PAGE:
How do I format a user dictionary txt file?

bentolsky

Member
I want to create my own user dictionary and all I can find is basic formatting for it as follows from this forum:

headword<tab>pinyin<tab>definition

I really want to format the definition field with line breaks, bold, and other stuff. I tried using html tags but that just displayed html tags and nothing else. Basically I want my entry to look like this:


Bāo
Bag


背包 Bēi Bāo : Backpack
面包 Miàn Bāo : Bread
蒙古包 Měng Gǔ Bāo : Yurt
钱包 Qián Bāo : Wallet

Thank you, this will help me a lot with studying.

Also, how do I upload a txt file that is on my computer to Pleco on my iTouch. Currently I need to upload it to a web page I maintain (a very tricky thing to do thanks to the great firewall) and then download it from there.

Ben Tolsky
 

mikelove

皇帝
Staff member
bentolsky said:
I really want to format the definition field with line breaks, bold, and other stuff. I tried using html tags but that just displayed html tags and nothing else.
There's no official system for that yet, but unofficially you can do some basic formatting with private use Unicode characters (have to use the "Insert Symbol" command in Word or the equivalent in whatever editor you have) - see this post for details.

However, if possible I would recommend developing your user dictionary in a semantically tagged format (so you'd have <definition>, <example>, etc type tags in an XML file, then write a simple XSL transformation to output a Pleco-friendly file with formatting tags), as it's likely that we will be extending semantic tagging support to user-created dictionaries in a future release. That would also protect you against any future changes to our data format, and allow you to update it to match the more standardized formatting we're planning to roll out in all of our dictionaries over the next year or so.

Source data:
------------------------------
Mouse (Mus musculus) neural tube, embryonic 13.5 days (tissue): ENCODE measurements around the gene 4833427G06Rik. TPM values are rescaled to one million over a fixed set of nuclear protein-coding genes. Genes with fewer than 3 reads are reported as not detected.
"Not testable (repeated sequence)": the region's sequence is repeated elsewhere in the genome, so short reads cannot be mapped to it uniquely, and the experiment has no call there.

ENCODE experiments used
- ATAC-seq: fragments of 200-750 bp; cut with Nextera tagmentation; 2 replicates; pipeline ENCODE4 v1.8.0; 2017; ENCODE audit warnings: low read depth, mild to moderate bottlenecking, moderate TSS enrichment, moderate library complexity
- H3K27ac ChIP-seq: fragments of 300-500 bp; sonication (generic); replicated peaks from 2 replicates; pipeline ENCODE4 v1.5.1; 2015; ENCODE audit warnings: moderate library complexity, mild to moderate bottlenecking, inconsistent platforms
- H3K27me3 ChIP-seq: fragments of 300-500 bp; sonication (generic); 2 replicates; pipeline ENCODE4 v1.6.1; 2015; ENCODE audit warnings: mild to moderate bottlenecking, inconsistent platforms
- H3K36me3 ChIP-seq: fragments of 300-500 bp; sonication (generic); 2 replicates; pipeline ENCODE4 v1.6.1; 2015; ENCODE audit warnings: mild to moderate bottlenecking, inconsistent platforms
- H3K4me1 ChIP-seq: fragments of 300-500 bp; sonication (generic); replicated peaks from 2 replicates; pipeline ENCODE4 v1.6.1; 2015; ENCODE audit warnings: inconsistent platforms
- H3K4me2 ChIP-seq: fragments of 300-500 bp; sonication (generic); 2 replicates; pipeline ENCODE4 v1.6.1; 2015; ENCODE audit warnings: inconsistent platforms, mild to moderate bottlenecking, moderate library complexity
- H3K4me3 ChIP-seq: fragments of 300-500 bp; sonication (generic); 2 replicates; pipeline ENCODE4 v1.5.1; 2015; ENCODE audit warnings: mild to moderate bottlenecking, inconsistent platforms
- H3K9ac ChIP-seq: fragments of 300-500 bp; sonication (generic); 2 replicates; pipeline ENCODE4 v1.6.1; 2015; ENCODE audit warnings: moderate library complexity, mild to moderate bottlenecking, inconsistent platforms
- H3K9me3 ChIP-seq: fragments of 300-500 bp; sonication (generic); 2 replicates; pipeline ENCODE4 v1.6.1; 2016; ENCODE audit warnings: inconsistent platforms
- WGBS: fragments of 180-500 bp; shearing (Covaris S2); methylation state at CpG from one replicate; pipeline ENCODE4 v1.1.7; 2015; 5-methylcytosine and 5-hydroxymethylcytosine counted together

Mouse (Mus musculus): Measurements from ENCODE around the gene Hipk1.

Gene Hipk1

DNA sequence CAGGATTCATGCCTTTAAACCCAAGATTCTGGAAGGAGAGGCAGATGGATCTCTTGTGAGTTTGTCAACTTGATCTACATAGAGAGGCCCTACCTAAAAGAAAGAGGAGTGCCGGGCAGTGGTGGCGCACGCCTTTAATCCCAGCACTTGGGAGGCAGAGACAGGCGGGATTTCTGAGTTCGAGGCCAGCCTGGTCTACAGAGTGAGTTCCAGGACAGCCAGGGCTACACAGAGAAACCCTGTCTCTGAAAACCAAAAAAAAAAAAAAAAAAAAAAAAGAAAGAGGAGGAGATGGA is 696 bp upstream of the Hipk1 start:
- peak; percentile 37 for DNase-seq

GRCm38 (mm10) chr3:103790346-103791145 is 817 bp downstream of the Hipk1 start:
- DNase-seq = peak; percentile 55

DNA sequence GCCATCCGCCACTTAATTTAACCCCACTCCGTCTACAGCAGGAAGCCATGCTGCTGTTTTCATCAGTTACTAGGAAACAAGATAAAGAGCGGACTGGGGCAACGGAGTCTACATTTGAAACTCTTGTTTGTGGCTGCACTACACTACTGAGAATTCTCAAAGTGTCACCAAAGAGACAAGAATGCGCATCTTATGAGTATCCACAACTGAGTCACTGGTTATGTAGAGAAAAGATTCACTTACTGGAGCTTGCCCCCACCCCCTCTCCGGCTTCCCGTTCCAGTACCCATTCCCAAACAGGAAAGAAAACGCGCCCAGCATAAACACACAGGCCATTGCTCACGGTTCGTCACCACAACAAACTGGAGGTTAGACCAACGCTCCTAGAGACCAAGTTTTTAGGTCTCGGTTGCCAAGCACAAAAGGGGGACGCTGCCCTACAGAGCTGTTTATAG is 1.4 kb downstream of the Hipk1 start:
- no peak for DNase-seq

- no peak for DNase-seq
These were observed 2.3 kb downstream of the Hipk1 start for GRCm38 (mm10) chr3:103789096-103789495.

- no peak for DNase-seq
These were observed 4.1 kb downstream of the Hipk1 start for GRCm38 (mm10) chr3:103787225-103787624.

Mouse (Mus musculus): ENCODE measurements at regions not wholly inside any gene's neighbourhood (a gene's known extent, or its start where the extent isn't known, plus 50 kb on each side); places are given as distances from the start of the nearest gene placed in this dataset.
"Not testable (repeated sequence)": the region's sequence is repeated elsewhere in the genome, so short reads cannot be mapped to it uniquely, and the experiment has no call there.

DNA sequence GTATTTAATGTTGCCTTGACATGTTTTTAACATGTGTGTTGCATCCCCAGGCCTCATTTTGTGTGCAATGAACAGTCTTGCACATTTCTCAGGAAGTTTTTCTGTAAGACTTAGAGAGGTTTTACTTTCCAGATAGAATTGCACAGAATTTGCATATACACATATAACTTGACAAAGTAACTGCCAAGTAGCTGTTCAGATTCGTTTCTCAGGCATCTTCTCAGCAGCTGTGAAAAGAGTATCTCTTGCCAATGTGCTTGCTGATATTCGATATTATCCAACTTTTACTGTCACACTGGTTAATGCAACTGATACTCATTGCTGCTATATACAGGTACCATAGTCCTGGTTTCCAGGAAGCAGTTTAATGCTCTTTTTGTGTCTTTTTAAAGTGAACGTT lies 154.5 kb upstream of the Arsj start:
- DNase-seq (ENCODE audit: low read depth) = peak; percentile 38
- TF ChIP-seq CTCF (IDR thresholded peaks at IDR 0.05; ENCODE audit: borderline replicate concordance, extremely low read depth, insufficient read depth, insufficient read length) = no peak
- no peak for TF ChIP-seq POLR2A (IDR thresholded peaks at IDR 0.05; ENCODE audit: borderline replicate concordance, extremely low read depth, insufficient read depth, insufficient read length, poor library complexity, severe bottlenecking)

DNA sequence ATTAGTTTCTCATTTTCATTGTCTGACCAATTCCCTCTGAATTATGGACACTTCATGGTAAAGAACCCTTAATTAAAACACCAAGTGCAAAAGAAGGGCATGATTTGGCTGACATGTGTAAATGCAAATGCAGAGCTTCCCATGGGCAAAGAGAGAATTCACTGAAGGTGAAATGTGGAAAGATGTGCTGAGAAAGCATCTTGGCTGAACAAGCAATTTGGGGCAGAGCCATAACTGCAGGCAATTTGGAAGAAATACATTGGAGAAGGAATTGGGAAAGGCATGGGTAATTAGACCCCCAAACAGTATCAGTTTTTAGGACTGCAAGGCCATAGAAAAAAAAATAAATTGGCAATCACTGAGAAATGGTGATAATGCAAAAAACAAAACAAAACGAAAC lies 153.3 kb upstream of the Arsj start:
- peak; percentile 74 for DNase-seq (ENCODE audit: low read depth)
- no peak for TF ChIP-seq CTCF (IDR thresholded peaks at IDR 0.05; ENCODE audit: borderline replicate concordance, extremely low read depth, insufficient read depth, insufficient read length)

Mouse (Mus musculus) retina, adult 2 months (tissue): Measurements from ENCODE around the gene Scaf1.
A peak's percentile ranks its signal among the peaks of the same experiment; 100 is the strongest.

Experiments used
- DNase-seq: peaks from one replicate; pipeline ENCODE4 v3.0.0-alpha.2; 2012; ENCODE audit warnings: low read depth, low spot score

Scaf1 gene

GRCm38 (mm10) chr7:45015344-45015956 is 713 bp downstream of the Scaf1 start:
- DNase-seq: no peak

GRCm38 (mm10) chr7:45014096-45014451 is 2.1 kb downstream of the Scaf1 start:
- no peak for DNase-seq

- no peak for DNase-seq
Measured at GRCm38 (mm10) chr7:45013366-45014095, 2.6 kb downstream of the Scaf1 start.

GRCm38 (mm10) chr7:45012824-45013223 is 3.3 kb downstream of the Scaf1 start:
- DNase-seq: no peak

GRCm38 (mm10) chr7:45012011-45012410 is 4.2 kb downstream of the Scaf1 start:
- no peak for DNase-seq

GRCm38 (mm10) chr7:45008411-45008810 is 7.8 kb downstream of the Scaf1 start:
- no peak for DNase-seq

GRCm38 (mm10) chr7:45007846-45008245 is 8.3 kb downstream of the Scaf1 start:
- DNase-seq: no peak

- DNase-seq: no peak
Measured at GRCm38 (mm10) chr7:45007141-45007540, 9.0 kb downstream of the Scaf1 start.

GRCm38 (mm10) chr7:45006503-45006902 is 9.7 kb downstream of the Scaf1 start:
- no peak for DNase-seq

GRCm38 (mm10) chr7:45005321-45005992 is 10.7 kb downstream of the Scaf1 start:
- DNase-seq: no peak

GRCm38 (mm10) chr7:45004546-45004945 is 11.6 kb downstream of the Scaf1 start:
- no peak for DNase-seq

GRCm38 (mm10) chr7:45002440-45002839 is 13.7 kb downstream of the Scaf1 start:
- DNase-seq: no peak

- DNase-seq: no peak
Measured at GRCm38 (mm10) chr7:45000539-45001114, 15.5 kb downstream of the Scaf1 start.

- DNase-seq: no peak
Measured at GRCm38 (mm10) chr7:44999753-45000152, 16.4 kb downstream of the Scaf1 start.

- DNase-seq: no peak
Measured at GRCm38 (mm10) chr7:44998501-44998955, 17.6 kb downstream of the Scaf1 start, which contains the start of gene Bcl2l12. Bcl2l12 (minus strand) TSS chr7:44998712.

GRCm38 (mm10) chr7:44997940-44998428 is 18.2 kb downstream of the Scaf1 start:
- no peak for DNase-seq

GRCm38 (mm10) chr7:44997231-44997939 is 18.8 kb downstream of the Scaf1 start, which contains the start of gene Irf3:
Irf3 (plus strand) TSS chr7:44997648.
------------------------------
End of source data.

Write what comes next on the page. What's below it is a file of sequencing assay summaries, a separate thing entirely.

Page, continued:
bentolsky said:
Also, how do I upload a txt file that is on my computer to Pleco on my iTouch. Currently I need to upload it to a web page I maintain (a very tricky thing to do thanks to the great firewall) and then download it from there.
Connect your iPod to your computer over USB, open up iTunes, click on your iPod's name on the left side of the screen, click on "Apps" at the top of the screen, click on "Pleco" in the list of files in the bottom half of the screen, and that will give you a list of files in Pleco's private directory that you can drag items into / out of.
 

bentolsky

Member
Thank you, this is exactly what I was looking for.

mikelove said:
However, if possible I would recommend developing your user dictionary in a semantically tagged format (so you'd have <definition>, <example>, etc type tags in an XML file, then write a simple XSL transformation to output a Pleco-friendly file with formatting tags), as it's likely that we will be extending semantic tagging support to user-created dictionaries in a future release. That would also protect you against any future changes to our data format, and allow you to update it to match the more standardized formatting we're planning to roll out in all of our dictionaries over the next year or so.
I'm not familiar with XSL, do you have any example code? Also, how would I run it? I could always do this in Access with VBA if I don't have the tools for XSL, in fact a database might even make this easier.

Ben
 

mikelove